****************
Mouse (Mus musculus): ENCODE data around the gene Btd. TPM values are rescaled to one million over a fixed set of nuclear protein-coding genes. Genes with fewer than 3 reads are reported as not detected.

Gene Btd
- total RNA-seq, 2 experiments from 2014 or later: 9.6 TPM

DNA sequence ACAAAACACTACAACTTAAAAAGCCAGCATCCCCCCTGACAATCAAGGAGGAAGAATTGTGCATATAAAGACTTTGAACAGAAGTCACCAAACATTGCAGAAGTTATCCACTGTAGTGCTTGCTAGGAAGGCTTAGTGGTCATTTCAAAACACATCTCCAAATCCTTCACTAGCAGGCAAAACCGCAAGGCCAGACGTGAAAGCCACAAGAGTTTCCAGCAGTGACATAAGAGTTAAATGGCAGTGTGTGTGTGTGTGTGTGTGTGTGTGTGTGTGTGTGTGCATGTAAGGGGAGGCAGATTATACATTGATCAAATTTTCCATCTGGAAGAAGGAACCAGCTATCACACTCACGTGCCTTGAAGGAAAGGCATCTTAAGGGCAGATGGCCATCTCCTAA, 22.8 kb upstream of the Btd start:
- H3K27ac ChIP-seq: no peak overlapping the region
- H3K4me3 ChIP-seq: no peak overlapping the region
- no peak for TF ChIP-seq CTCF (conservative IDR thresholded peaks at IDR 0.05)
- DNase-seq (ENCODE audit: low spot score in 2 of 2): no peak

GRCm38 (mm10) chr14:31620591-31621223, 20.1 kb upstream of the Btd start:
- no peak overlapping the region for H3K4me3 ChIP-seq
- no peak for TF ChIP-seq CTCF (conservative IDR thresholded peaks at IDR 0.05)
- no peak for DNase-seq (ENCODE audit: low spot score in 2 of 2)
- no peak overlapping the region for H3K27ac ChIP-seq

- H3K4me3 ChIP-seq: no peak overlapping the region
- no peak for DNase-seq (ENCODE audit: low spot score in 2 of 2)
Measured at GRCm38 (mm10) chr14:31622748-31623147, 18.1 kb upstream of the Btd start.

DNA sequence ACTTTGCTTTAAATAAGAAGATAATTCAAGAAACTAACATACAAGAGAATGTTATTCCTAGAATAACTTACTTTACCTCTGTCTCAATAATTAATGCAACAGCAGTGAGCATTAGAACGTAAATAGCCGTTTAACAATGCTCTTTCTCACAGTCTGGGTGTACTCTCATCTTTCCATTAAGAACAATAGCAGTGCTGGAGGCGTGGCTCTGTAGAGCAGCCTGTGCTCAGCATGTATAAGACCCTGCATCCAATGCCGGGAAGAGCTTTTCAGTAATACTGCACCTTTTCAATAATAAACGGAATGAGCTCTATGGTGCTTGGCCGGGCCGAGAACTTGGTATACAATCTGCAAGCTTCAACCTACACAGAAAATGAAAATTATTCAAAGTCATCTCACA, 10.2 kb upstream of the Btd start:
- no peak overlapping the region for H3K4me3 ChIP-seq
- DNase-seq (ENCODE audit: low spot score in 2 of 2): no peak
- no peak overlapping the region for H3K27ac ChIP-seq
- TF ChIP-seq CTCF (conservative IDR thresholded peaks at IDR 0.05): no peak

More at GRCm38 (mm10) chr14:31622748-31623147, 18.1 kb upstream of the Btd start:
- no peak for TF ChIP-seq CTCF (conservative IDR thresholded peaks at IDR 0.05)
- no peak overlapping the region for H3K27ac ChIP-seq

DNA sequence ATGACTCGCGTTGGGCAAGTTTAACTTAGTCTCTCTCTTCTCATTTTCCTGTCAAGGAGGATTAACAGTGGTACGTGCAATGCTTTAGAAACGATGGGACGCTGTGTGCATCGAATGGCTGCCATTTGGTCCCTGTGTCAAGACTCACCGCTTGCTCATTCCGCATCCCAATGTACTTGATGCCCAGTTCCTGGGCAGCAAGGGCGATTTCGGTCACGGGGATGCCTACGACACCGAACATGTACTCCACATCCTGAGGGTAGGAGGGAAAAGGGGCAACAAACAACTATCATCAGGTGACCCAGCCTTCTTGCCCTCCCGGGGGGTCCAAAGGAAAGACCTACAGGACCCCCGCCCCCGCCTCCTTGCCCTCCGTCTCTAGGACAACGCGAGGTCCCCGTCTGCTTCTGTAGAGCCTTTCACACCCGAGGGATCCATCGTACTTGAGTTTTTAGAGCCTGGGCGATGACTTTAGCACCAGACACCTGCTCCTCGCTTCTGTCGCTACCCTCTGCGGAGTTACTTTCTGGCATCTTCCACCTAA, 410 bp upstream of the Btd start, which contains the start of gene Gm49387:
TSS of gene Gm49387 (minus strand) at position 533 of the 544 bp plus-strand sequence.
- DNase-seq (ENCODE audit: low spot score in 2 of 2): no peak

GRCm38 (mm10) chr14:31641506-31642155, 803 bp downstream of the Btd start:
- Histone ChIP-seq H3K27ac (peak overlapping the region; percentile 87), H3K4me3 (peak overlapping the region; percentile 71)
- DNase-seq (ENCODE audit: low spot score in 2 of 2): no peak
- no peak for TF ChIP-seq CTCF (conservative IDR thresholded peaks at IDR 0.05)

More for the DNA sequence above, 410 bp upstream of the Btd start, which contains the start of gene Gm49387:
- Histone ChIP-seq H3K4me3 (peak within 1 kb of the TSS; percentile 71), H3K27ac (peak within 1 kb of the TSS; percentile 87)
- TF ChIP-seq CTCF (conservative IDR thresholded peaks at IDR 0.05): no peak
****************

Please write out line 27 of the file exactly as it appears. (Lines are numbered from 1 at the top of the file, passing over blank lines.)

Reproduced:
- DNase-seq (ENCODE audit: low spot score in 2 of 2): no peak